Ingraham and Roosevelt filed a lawsuit against the principals of Drew Junior High and the superintendent of the Dade County School System. Ingraham and Roosevelt thought the school violated the Eighth Amendment by using cruel and unusual punishment and the Fourteenth Amendment by paddling them without a hearing. Ingraham and Roosevelt wanted to recover damages and to prevent the school from using corporal punishment in the future. The trial court dismissed the lawsuit, however, and the court of appeals affirmed, so the students took their case to the U.S. Supreme Court.
Corporal Punishment Approved
With a 5 decision, the Supreme Court ruled in favor of Drew Junior High. Writing for the Court, Justice Lewis F. Powell, Jr., first addressed whether the Eighth Amendment applies to public schools. The Eighth Amendment says, "Excessive bail shall not be required, nor excessive fines imposed, nor cruel and unusual punishments inflicted." Powell said bail, fines, and punishment are part of the criminal justice system. Public schools are not part of that system, so they do not have to obey the Eighth Amendment.
Bruce S. Rogow, Ingraham and Roosevelt's lawyer, urged the court to apply the Eighth Amendment to corporal punishment in public schools. He said there were few public schools when the United States adopted the amendment in 1791 because most children were educated privately. Americans did not know that someday students would be forced to attend public schools in which corporal punishment would be used. Rogow said it would be absurd to protect criminals but not school children from cruel and unusual punishment.
The Court rejected Rogow's argument. It said public schools are different from prisons. Public schools are open environments where children are free to go home at the end of each day. That means parents are likely to learn if schools are beating their children too severely. That alone is enough to protect the students in most cases.
Attorney Rogow also argued that schools should have to give students a hearing and a chance to defend themselves before using corporal punishment. After all, in Goss v. Lopez (1975), the Supreme Court said schools must give students notice and a hearing before suspending them from school for up to ten days. Students should get the same due process rights before being paddled.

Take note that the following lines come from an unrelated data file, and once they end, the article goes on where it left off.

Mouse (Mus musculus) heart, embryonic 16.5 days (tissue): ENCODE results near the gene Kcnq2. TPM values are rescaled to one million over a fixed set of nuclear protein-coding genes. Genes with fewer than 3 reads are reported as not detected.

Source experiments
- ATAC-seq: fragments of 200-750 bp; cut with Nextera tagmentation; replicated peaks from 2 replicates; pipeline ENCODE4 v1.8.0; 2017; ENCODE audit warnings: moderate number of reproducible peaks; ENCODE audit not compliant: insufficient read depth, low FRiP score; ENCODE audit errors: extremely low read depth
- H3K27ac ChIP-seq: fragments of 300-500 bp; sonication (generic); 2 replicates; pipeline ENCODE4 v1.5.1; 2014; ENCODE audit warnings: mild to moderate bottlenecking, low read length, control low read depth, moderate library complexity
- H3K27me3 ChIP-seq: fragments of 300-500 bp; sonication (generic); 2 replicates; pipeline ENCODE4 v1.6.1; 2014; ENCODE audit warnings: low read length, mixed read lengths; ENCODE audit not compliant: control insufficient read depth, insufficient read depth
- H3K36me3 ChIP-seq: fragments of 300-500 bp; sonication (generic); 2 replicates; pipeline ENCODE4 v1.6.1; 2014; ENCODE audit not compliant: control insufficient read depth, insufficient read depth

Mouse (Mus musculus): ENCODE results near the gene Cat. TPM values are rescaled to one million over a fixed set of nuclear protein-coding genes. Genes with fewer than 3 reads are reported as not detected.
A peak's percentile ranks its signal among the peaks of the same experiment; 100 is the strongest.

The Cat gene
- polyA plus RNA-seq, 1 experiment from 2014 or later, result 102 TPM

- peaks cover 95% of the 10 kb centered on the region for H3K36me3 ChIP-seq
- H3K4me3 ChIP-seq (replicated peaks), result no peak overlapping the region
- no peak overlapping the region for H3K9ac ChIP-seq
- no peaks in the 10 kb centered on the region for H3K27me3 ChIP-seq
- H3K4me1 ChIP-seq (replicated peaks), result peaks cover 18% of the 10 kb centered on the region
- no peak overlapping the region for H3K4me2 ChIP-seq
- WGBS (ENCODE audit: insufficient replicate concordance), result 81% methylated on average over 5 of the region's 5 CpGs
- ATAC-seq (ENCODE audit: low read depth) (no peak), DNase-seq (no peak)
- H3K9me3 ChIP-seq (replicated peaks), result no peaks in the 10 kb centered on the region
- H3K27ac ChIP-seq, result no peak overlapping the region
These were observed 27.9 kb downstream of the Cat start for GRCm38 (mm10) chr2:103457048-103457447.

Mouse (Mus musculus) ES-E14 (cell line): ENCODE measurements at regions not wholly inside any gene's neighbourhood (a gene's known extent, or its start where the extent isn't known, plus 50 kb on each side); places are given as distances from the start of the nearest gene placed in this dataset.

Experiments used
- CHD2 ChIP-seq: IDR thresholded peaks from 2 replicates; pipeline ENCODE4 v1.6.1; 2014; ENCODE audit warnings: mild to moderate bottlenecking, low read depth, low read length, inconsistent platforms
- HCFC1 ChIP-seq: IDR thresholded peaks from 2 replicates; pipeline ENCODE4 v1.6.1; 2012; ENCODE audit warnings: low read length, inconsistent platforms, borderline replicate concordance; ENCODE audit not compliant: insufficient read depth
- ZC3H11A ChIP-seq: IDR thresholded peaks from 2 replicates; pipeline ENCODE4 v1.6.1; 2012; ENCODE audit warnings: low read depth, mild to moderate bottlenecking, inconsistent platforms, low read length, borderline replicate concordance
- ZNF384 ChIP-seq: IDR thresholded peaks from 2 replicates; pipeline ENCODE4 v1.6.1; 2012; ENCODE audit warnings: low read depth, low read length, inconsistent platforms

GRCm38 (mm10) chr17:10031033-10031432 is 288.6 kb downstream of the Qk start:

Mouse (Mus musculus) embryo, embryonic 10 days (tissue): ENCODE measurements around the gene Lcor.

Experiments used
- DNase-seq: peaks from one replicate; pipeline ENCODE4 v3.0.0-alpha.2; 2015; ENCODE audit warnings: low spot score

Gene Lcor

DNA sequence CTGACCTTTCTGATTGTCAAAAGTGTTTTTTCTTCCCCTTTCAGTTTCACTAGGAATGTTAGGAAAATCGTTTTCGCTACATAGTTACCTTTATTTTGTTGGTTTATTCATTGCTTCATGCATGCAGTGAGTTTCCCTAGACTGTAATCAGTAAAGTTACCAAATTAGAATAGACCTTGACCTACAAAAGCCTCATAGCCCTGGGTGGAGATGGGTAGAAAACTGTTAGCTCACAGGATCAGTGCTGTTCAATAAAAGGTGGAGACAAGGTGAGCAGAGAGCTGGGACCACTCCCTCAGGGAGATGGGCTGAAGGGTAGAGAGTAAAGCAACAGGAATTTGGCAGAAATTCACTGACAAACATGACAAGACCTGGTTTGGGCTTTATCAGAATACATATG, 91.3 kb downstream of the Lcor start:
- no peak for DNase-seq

The Supreme Court also rejected this argument. Florida laws allowed students who were injured by severe beatings to sue school officials to recover their damages. School officials also could face criminal charges in such cases. Justice Powell said civil and criminal charges are enough to protect students who receive beatings that are unfair or too harsh. Forcing schools to hold a hearing in every case would make corporal punishment too expensive and time-consuming. The Supreme Court was not willing to end corporal punishment by making it so costly.
Uncle Sam the Barbarian
Four justices dissented, which means they disagreed with the Court's decision. Justice Byron R. White wrote a dissenting opinion. He thought the Eighth Amendment prevented the government from using cruel and unusual punishment anywhere, not just in the criminal justice system. The United States adopted the amendment because "there are some punishments that are so barbaric and inhumane that we will not permit them to be imposed on anyone." White said that under the Court's decision, the Eighth Amendment protects "a prisoner who is beaten mercilessly" but not "a schoolchild who commits the same breach of discipline."
Suggestions for further reading
Berry, Joy. Every Kid's Guide to the Juvenile Justice System. Chicago: Children's Press, 1987.
Gora, Joel M. Due Process of Law. National Textbook Co., 1982.
Greenberg, Keith Elliot, and Jeanne Vestal. Adolescent Rights: Are Young People Equal under the Law? Twenty First Century Books, 1995.
Hyde, Margaret O. Juvenile Justice and Injustice. New York: Franklin Watts, 1977.
Jordan, Mary. "Instead of a Hit, Sinatra." Washington Post, February 7, 1993.
Kowalski, Kathiann M. Teen Rights: At Home, at School, Online. Enslow Publishers Inc., 2000.
Landau, Elaine. Your Legal Rights: From Custody Battles to School Searches, the Headline-Making Cases That Affect Your Life. Walker & Co., 1995.
Marx, Trish, and Sandra Joseph Nunez. And Justice for All: The Legal Rights of Young People. Millbrook Press, 1997.
Olney, Ross R., and Patricia J. Olney. Up against the Law: Your Legal Rights as a Minor. New York: E.P. Dutton, 1985.
Riekes, Linda, Steve Jenkins, and Armentha Russell. Juvenile Responsibility and Law. St. Paul: West Publishing Co., 1990.